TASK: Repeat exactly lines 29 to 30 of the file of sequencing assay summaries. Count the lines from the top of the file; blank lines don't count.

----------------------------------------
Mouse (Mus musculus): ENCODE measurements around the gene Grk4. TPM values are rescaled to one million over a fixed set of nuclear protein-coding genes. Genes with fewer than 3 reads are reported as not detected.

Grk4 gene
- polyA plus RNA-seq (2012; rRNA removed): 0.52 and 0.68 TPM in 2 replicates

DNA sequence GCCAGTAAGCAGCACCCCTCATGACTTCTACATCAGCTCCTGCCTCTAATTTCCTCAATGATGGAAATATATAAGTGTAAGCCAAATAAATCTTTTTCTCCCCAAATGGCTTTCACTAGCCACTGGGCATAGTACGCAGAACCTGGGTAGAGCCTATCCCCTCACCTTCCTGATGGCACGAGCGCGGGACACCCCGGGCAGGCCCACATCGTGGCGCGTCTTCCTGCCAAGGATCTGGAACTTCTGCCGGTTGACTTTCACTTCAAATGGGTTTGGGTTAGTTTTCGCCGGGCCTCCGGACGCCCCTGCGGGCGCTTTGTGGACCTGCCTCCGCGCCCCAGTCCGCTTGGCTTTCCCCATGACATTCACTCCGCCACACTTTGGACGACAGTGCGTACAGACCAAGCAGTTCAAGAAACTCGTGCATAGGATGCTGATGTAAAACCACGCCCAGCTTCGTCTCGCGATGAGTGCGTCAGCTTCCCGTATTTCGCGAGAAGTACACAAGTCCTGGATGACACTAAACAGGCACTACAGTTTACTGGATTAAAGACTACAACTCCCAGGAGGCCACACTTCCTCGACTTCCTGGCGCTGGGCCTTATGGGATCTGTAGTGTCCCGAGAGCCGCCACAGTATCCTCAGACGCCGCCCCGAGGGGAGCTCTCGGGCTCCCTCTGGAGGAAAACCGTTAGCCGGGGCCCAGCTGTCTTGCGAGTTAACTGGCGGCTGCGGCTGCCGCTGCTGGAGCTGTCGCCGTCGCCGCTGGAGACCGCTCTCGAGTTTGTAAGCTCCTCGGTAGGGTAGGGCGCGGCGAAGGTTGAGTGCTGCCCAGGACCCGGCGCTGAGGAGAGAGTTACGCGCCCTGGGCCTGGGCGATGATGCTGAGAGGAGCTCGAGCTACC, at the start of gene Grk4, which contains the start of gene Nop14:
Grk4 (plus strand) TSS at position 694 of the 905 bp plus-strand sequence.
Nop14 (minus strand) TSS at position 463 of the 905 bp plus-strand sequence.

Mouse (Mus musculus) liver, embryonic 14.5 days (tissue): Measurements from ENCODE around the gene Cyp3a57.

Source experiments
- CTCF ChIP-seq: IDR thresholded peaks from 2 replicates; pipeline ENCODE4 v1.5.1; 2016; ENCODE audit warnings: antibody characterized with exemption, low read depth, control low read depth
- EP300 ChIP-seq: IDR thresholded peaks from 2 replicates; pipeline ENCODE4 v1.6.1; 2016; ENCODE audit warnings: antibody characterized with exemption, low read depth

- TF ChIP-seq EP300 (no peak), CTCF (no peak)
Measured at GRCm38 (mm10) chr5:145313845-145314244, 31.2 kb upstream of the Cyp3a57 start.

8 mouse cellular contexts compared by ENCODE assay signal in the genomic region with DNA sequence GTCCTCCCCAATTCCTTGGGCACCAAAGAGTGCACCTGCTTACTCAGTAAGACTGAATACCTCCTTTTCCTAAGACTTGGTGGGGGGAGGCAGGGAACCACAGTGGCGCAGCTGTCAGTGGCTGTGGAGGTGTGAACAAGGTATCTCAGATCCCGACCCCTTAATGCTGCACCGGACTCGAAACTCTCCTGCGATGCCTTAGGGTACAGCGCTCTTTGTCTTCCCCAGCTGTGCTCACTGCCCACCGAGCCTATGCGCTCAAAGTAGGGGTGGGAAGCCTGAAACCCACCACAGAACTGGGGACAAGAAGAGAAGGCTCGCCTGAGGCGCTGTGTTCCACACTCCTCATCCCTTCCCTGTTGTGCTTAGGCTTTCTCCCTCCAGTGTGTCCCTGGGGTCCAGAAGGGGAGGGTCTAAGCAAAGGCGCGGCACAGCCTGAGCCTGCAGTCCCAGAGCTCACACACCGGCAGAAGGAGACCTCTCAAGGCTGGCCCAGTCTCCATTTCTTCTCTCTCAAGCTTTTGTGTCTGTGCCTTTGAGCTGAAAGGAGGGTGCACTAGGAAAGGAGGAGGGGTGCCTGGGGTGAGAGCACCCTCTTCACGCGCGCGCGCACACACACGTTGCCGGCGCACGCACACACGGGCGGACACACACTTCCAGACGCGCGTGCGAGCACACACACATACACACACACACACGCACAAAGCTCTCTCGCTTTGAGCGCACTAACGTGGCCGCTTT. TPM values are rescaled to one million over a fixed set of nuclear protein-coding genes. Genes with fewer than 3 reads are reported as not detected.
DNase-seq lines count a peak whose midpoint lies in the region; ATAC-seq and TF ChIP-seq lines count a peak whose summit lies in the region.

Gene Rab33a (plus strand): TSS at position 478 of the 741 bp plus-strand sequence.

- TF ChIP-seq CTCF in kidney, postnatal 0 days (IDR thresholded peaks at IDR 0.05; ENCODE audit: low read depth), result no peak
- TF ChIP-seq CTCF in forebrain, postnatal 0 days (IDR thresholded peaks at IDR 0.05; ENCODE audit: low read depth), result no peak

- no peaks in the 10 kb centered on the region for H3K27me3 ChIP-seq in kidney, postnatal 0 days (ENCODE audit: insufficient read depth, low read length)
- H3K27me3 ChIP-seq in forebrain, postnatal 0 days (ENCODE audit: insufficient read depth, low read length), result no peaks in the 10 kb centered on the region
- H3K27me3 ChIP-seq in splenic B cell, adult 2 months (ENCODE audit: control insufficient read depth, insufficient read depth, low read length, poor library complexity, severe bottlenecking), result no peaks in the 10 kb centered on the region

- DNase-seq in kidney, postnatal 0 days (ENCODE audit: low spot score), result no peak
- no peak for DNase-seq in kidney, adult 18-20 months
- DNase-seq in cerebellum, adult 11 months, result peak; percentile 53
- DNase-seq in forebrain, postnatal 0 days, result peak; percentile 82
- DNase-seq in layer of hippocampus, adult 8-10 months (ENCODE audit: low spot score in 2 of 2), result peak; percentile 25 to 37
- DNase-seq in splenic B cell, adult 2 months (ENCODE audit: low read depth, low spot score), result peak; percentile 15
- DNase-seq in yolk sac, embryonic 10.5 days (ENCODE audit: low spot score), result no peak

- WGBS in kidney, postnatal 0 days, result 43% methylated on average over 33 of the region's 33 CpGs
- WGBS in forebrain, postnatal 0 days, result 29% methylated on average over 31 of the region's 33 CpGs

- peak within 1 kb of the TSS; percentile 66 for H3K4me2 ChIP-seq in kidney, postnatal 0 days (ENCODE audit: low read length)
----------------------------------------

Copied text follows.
- WGBS in forebrain, postnatal 0 days, result 29% methylated on average over 31 of the region's 33 CpGs

- peak within 1 kb of the TSS; percentile 66 for H3K4me2 ChIP-seq in kidney, postnatal 0 days (ENCODE audit: low read length)